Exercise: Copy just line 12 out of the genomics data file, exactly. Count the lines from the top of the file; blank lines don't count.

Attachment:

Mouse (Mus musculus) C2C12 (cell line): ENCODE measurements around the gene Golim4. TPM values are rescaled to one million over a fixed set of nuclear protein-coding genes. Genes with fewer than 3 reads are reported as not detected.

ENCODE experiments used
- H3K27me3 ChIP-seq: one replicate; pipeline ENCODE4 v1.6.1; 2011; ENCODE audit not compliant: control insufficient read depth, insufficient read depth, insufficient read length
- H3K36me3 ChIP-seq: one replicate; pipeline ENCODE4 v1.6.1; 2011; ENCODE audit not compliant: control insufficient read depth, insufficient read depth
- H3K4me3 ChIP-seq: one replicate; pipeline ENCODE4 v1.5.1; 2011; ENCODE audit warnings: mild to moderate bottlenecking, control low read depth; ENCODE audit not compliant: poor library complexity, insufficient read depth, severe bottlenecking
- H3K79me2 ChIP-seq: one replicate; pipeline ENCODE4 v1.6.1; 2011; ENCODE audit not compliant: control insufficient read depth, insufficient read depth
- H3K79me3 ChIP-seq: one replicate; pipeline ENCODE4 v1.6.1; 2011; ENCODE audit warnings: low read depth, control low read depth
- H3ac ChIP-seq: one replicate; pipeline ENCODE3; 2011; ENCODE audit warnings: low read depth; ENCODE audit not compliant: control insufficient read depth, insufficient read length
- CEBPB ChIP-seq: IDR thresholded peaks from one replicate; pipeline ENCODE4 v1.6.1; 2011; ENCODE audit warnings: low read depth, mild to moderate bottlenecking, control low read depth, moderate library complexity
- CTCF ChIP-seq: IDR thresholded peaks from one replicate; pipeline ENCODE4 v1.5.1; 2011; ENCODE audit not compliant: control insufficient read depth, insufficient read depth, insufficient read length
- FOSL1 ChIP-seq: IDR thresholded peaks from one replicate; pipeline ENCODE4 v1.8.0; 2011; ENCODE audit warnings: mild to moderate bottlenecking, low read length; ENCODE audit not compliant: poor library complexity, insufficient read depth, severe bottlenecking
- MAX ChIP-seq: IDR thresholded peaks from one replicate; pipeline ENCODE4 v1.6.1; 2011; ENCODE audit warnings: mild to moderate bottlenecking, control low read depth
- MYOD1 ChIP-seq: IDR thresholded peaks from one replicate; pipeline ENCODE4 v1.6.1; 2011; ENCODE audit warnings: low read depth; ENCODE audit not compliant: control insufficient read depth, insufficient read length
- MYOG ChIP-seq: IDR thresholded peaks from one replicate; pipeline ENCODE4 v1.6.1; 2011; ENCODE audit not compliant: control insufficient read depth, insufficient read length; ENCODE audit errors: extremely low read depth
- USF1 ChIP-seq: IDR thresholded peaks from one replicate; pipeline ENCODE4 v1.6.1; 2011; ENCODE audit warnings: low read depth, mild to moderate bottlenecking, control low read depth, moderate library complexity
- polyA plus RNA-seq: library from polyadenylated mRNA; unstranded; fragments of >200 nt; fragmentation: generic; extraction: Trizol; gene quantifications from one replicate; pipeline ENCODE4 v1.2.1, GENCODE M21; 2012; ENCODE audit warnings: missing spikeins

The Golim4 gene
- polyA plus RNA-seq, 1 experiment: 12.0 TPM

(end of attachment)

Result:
- MAX ChIP-seq: IDR thresholded peaks from one replicate; pipeline ENCODE4 v1.6.1; 2011; ENCODE audit warnings: mild to moderate bottlenecking, control low read depth